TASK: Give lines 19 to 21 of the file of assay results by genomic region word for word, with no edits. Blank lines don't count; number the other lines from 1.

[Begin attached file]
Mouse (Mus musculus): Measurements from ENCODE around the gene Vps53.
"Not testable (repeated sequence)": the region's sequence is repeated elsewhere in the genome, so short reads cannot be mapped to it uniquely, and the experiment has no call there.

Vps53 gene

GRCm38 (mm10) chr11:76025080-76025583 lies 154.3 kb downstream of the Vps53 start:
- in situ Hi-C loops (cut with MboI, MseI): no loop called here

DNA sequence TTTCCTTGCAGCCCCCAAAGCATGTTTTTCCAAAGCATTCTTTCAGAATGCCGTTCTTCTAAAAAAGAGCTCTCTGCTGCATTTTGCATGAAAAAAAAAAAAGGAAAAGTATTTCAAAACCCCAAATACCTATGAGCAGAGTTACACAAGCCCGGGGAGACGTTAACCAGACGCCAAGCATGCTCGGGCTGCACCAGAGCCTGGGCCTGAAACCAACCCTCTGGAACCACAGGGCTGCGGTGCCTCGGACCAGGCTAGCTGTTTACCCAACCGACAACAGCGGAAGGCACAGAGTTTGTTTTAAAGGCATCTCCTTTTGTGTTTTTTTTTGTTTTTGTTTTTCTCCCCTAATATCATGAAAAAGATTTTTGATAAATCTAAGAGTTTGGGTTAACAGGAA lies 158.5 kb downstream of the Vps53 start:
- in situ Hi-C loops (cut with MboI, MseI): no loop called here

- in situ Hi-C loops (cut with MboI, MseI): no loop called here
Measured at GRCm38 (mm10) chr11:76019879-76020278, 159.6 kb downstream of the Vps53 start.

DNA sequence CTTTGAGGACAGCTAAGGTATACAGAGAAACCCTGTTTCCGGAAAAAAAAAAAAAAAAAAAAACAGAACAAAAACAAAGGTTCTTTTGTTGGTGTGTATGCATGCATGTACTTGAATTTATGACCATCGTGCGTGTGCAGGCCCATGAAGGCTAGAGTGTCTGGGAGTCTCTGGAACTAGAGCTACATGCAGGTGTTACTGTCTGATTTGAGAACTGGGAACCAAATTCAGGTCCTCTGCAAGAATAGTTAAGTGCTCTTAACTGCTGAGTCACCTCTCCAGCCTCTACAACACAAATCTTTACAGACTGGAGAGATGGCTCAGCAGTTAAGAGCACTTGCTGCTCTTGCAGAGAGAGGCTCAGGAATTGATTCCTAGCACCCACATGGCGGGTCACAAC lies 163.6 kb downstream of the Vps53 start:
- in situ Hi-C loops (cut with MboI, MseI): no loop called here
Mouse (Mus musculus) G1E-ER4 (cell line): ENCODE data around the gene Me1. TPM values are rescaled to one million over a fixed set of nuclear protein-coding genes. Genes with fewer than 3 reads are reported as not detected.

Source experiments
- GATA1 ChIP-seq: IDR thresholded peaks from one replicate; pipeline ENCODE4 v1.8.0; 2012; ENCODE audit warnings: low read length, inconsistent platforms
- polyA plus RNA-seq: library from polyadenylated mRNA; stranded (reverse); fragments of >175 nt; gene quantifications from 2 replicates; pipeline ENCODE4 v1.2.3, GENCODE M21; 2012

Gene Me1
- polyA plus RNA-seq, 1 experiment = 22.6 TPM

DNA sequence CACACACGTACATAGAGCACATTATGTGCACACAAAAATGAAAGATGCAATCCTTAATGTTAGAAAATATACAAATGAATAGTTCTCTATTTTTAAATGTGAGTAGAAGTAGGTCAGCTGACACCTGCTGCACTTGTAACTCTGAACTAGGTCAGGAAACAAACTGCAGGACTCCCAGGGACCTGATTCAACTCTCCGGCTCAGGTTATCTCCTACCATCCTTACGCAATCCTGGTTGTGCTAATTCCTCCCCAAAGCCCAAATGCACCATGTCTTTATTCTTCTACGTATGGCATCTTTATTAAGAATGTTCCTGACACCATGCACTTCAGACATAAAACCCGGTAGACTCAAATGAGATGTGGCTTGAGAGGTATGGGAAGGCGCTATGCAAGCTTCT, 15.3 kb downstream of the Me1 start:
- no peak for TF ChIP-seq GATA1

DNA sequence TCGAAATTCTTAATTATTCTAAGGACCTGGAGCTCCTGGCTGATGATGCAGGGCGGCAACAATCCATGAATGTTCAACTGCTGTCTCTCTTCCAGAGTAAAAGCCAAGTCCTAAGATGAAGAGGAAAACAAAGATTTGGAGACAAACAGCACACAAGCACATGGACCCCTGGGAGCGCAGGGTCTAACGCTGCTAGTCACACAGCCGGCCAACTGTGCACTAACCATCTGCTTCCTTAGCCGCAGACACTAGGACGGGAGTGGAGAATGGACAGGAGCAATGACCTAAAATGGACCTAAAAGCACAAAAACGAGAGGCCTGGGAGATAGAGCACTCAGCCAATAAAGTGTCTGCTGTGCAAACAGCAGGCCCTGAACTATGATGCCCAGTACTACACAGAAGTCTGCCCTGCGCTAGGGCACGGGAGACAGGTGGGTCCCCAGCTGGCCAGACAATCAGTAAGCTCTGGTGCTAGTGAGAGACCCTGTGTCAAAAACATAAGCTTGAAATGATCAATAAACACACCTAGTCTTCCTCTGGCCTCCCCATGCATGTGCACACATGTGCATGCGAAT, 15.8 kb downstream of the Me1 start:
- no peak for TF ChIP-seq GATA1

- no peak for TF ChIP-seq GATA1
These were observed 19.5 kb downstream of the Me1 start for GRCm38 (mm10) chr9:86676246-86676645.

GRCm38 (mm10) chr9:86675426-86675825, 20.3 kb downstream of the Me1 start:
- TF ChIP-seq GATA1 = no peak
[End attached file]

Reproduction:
- no peak for TF ChIP-seq GATA1

DNA sequence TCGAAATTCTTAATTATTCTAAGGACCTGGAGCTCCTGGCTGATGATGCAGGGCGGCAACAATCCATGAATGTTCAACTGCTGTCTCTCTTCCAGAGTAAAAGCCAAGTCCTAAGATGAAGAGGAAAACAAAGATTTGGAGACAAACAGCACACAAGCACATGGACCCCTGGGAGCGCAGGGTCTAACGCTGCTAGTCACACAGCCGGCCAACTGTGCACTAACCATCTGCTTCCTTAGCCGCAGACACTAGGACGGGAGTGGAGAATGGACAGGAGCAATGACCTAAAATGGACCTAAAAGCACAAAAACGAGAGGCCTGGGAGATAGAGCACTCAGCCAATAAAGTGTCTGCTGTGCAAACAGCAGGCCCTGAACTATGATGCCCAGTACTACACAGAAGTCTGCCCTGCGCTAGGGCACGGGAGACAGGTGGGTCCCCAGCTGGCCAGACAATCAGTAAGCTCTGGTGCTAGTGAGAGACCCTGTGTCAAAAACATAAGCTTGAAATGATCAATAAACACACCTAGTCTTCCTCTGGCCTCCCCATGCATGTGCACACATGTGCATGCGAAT, 15.8 kb downstream of the Me1 start:
- no peak for TF ChIP-seq GATA1